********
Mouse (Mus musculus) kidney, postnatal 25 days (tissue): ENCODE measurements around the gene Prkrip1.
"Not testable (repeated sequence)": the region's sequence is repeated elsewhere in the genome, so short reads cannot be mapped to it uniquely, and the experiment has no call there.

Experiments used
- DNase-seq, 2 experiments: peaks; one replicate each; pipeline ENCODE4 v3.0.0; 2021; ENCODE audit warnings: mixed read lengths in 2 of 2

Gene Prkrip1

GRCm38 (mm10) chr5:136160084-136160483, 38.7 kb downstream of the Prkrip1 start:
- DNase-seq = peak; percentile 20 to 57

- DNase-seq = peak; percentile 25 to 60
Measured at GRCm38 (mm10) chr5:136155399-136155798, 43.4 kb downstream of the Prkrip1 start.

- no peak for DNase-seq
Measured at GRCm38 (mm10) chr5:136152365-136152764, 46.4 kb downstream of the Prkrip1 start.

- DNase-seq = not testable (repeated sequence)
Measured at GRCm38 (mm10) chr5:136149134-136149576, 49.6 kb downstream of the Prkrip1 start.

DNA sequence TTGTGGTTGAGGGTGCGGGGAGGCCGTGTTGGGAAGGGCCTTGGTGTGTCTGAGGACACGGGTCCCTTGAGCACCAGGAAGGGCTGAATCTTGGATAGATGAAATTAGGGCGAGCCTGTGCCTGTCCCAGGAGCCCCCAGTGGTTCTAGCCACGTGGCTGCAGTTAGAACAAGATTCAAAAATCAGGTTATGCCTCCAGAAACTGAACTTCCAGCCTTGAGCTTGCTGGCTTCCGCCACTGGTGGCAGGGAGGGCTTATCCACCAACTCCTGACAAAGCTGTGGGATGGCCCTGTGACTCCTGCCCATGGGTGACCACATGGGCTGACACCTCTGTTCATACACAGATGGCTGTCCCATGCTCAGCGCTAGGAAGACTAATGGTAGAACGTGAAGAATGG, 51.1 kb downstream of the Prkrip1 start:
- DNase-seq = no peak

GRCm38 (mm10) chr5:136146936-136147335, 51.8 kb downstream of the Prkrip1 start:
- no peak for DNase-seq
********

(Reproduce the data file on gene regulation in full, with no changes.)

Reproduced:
Mouse (Mus musculus) kidney, postnatal 25 days (tissue): ENCODE measurements around the gene Prkrip1.
"Not testable (repeated sequence)": the region's sequence is repeated elsewhere in the genome, so short reads cannot be mapped to it uniquely, and the experiment has no call there.

Experiments used
- DNase-seq, 2 experiments: peaks; one replicate each; pipeline ENCODE4 v3.0.0; 2021; ENCODE audit warnings: mixed read lengths in 2 of 2

Gene Prkrip1

GRCm38 (mm10) chr5:136160084-136160483, 38.7 kb downstream of the Prkrip1 start:
- DNase-seq = peak; percentile 20 to 57

- DNase-seq = peak; percentile 25 to 60
Measured at GRCm38 (mm10) chr5:136155399-136155798, 43.4 kb downstream of the Prkrip1 start.

- no peak for DNase-seq
Measured at GRCm38 (mm10) chr5:136152365-136152764, 46.4 kb downstream of the Prkrip1 start.

- DNase-seq = not testable (repeated sequence)
Measured at GRCm38 (mm10) chr5:136149134-136149576, 49.6 kb downstream of the Prkrip1 start.

DNA sequence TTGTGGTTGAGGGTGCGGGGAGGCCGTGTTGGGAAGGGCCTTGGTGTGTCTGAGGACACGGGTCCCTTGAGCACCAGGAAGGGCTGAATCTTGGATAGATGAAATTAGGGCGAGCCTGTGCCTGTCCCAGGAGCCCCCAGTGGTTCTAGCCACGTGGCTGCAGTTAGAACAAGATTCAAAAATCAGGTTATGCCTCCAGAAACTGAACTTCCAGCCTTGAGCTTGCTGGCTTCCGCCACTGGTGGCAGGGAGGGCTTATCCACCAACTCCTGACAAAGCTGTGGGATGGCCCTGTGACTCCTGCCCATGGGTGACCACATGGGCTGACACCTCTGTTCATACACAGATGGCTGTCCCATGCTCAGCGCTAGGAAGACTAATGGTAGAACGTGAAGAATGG, 51.1 kb downstream of the Prkrip1 start:
- DNase-seq = no peak

GRCm38 (mm10) chr5:136146936-136147335, 51.8 kb downstream of the Prkrip1 start:
- no peak for DNase-seq